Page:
Archives for category: Sissie Posts

Hi Guys!

Most of you know that in previous years, I bullied my sister into writing some of these BHFOTDs with me.
Because I’m lazy.
But this year my sissie got a BIG! FANCY! PROMOTION!
So she’s busier than a one legged man in an ass kicking contest. Or so she says.
I thought supervisors just sat around telling other people what to do?
No? Fine.
This year I’m gonna give her a pass, but I’m gonna “respectfully” suggest that she figure out a way to get it together for next year.


[She cute]

If you see her in the street, leave her alone! Because she knows ju jitsu and will probably kick your ass, Stranger Danger.
Or say hi and ask for a BHFOTD. Choose your own adventure and all that.

I was ALLLL set to write about something else entirely when my sissie’s birthday twin passed away yesterday.
Did you guys know that Nisha shared a birthday with Maurice White, lead singer of Earth Wind & Fire?

nisha bday
You can see what a joy it is to be related to me.

Back to Maurice. He was the founder of the band Earth, Wind & Fire. He was also the older brother of current Earth, Wind & Fire member Verdine (VERDINE!) White, and former member Fred White.
With Maurice as the bandleader and producer of most of the band’s albums, EWF earned legendary status winning six Grammy Awards out of 14 nominations, an NAACP Hall of Fame Award, a star on the Hollywood Boulevard Walk of Fame and four American Music Awards and the sale of over 90 million of the group’s albums worldwide.

As a member of the band, Maurice was bestowed with such honors of being inducted into the Rock and Roll Hall of Fame, the Vocal Group Hall of Fame, The Songwriters Hall of Fame and The NAACP Image Awards Hall of Fame.

Maurice White and EWF will also go down in Black history as the first African American band to sell out Madison Square Garden.

White has been called “an innovator” and “someone who has had a profound impact upon the music industry as a whole” by Chaka Khan, and has been cited as a main influence by artists such as Bilal and Lenny Kravitz (NSFW. NOT SORRY).

Lest you think this is some doom & gloom obituary type fact of the day, I have a fun fact!
Nisha & Maurice were not only birthday twins.
Nisha was only a few degrees of separation from Maurice White.

Maurice White composed As One which was performed by Memphis Bleek (Jay-Z’s The Blueprint2: The Gift & The Curse)
Memphis Bleek recorded Hood to Hood with Ras Kass.
Ras Kass used to date … YOU GUESSED IT! My Sissie!
That’s all for this week folks. I get weekends off!
Stay tuned next week for “What does Briya have to say about Black People?”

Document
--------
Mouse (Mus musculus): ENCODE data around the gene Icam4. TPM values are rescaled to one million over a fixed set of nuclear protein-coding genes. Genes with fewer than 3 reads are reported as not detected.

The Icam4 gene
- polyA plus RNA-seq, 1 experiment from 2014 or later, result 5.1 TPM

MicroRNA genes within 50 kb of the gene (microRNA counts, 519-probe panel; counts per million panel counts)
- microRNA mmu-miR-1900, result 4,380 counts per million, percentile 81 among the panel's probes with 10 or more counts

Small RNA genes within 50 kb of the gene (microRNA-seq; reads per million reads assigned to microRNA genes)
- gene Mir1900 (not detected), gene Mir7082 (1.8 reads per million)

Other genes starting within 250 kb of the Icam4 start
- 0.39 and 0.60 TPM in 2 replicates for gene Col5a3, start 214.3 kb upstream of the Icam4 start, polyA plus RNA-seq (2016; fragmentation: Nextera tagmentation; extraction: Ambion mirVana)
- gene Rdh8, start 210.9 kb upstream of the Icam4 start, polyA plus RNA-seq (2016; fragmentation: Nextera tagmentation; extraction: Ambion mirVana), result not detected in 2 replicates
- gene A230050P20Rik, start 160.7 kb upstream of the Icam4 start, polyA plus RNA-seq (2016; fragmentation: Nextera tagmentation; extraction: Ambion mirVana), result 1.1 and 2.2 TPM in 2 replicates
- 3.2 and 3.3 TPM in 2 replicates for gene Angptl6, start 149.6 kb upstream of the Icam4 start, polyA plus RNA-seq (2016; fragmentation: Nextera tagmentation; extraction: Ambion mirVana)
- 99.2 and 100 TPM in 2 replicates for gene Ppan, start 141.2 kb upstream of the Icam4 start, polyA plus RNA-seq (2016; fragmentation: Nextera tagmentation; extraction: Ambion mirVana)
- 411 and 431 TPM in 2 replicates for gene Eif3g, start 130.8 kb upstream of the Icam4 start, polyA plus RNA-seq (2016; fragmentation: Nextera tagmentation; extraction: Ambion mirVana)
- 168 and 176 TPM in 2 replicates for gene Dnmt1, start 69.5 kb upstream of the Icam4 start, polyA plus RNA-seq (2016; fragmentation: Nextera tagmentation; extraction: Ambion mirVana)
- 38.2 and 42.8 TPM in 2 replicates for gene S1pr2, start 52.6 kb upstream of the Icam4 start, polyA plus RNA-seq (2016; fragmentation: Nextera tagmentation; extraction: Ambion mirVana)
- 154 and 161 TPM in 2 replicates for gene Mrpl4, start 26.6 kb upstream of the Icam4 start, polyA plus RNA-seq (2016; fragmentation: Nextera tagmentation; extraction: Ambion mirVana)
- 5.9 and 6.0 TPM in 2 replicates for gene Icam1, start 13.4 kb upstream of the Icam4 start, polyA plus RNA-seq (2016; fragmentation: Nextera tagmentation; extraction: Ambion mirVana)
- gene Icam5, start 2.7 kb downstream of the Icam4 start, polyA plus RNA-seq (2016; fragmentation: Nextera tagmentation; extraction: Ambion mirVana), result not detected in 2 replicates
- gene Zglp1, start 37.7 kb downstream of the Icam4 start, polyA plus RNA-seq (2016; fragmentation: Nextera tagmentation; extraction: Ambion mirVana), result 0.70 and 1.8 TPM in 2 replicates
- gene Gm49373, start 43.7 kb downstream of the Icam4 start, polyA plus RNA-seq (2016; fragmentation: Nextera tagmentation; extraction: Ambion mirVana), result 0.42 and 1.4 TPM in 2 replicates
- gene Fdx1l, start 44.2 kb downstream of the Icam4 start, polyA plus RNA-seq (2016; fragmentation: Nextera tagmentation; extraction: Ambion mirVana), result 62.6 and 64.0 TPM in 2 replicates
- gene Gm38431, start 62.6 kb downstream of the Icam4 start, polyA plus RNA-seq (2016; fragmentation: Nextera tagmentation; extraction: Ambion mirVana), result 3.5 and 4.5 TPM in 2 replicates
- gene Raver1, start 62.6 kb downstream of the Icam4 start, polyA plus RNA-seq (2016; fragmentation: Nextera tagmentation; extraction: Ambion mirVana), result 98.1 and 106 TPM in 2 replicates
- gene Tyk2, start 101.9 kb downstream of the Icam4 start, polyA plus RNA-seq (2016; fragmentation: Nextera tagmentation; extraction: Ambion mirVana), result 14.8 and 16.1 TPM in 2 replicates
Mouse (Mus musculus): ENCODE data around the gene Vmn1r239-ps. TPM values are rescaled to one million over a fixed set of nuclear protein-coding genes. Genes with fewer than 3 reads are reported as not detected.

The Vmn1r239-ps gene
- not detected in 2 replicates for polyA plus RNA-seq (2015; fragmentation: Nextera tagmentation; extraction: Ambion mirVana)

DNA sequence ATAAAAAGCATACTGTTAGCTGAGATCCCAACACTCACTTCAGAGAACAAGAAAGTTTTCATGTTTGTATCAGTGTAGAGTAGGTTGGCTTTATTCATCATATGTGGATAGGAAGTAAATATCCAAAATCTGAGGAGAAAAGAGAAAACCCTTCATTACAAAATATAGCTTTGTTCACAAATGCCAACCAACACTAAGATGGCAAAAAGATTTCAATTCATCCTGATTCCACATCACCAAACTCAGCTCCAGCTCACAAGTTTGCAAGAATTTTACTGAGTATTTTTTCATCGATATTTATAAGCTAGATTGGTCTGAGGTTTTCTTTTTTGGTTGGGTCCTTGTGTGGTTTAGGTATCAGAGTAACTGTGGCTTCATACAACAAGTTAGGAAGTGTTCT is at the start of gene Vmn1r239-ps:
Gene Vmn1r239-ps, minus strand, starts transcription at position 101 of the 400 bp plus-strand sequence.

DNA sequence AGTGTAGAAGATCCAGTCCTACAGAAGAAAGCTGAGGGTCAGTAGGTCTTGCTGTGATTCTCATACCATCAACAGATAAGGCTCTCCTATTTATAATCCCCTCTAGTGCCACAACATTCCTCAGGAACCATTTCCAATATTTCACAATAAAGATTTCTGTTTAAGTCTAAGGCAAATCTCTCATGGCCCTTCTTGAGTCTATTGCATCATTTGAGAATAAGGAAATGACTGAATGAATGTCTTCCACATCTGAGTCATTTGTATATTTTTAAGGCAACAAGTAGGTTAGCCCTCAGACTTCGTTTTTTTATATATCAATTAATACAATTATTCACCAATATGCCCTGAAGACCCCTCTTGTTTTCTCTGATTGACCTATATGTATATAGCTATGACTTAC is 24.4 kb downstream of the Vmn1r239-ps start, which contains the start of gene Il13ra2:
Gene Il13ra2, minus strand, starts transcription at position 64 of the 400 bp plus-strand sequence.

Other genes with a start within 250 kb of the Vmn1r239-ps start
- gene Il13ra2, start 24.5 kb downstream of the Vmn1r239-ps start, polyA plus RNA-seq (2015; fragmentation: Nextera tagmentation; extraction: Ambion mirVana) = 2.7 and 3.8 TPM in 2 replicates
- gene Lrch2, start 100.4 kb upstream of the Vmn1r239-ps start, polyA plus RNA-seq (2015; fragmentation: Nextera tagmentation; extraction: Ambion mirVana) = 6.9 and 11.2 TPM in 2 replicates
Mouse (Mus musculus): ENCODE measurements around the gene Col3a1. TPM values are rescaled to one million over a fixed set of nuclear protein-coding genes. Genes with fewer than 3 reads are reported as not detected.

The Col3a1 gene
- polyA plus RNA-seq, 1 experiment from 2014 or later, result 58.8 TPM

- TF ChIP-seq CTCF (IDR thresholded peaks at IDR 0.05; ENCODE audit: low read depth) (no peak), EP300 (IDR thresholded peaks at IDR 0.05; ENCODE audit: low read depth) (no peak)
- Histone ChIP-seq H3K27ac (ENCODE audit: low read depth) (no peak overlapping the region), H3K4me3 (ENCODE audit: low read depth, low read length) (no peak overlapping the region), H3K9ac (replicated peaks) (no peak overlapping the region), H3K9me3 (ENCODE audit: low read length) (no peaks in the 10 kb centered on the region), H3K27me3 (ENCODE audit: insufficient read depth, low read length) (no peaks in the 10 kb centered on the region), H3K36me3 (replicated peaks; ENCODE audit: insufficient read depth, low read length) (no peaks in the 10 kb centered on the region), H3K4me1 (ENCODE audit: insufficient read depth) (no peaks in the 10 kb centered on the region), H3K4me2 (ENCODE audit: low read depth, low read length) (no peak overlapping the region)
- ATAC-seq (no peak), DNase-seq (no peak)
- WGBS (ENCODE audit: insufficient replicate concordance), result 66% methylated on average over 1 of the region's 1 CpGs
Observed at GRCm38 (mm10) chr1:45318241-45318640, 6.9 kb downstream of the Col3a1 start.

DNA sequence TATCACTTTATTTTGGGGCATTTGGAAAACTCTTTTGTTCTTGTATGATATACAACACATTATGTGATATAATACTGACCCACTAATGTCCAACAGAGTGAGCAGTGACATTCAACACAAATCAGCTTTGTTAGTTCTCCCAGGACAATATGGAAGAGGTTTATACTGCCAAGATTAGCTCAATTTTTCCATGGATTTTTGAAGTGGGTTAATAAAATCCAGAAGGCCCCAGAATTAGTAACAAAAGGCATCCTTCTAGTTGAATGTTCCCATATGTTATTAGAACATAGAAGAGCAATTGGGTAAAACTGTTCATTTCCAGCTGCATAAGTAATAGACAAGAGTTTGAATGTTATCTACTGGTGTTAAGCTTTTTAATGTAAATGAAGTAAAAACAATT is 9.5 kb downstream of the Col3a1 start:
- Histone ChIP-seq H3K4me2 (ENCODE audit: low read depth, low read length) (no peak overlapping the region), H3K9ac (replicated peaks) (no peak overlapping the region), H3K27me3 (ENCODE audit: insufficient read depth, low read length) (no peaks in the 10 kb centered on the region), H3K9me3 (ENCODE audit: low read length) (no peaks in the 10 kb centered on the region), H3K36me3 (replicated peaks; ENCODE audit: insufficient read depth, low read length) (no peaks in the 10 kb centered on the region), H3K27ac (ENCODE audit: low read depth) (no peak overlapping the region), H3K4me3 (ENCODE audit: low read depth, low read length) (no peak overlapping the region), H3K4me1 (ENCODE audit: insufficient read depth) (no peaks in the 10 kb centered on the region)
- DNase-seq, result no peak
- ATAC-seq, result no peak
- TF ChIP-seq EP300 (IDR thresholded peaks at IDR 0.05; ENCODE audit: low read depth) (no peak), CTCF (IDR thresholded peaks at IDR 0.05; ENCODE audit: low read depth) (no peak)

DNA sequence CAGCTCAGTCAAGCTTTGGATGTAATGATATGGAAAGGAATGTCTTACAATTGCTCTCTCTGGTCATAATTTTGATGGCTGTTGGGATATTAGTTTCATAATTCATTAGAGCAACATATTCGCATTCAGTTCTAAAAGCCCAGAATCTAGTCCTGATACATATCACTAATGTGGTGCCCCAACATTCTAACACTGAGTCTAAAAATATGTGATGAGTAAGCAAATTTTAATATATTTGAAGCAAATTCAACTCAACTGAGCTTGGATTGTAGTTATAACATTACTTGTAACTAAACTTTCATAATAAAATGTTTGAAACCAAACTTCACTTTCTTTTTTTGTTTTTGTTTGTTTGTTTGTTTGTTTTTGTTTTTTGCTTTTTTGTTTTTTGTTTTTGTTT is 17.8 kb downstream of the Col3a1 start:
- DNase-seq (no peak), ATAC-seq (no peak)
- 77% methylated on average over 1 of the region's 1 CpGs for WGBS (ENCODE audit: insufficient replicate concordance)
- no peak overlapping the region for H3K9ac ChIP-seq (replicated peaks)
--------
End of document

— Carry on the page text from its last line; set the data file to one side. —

Because it’s flat on one side
(That’s right, random songs because WHY NOT!)
Briya here! So this time *I* am not the one still talkin’ about the Oscars. My Sissie is. So please to enjoy Nisha’s contribution to Let’s Talk About Black People Month.

They say that people don’t move when they see smoke, but when they feel the fire. So, Bri gets her wish and you get your BHFOTD. (FINALLY. JAYSUS – B.)

I was so enraged over the recent ignorant statements of E Online correspondent/Fashion Police host(/Lollipop looking*) Giuliana Rancic that I was motivated to write about it.
This is 18 year old Disney Star Zendaya. Apparently she smells like patchouli and weed.
Zendaya could not have handled the situation more eloquently for a young lady. In case you haven’t noticed, many Black women are choosing to go natural.
Unfortunately, what comes with the territory also includes stereotyping and judgments by our white counterparts.
Unless of course, THEY appropriate styles normally seen on people of color. Then it’s BOLD. And Epic. And Epically Bold.KJ Braids

On black folks, it’s ghetto. OH.

In the 1960s, natural Black hair was transformed from a simple expression of style into a revolutionary political statement. It became a fundamental tool of the Black movement in America, and hair came to symbolize either a continued move toward integration in the American political system or a growing cry for Black power and nationalism.” Prior to this, the idealized Black person (especially Black women) “had many Eurocentric features, including hairstyles.” However, during the movement, the Black community endeavoured to define their own ideals and beauty standards and hair became a central icon which was “promoted as a way of challenging mainstream standards regarding hair.” During this time, black hair “was at its height of politicization,” and wearing an Afro was an easily distinguishable physical expression of black pride and the rejection of societal norms.[

Black militants and members belonging to the movement perpetuated the idea that straightening one’s hair, whether chemically or with the use of heat, was an act of self-hatred and a sign of internalized oppression imposed by White mainstream media. At this time, a Black person’s “ability to conform to mainstream standards of beauty [was] tied to being successful.” Thus, rejecting straightened hair symbolized a deeper act of rejecting the belief that straightening hair and other forms of grooming which were deemed ‘socially acceptable’ were the only means of looking presentable and attaining success in society. The pressing comb and chemical straighteners became stigmatized within the community as symbols of oppression and imposed White beauty ideals. Blacks sought to embrace beauty and affirm and accept their natural physical traits. The ultimate goals of the Black movement was to evolve to a level where Black people “were proud of black skin and kinky or nappy hair. As a result, natural hair became a symbol of that pride.

Deja vu anyone??
*My sissie would NEVER call Giuliana a lollipop (Big ol’ head, stick body). I would. Because I am petty.

You’re welcome guys! LOLOLOL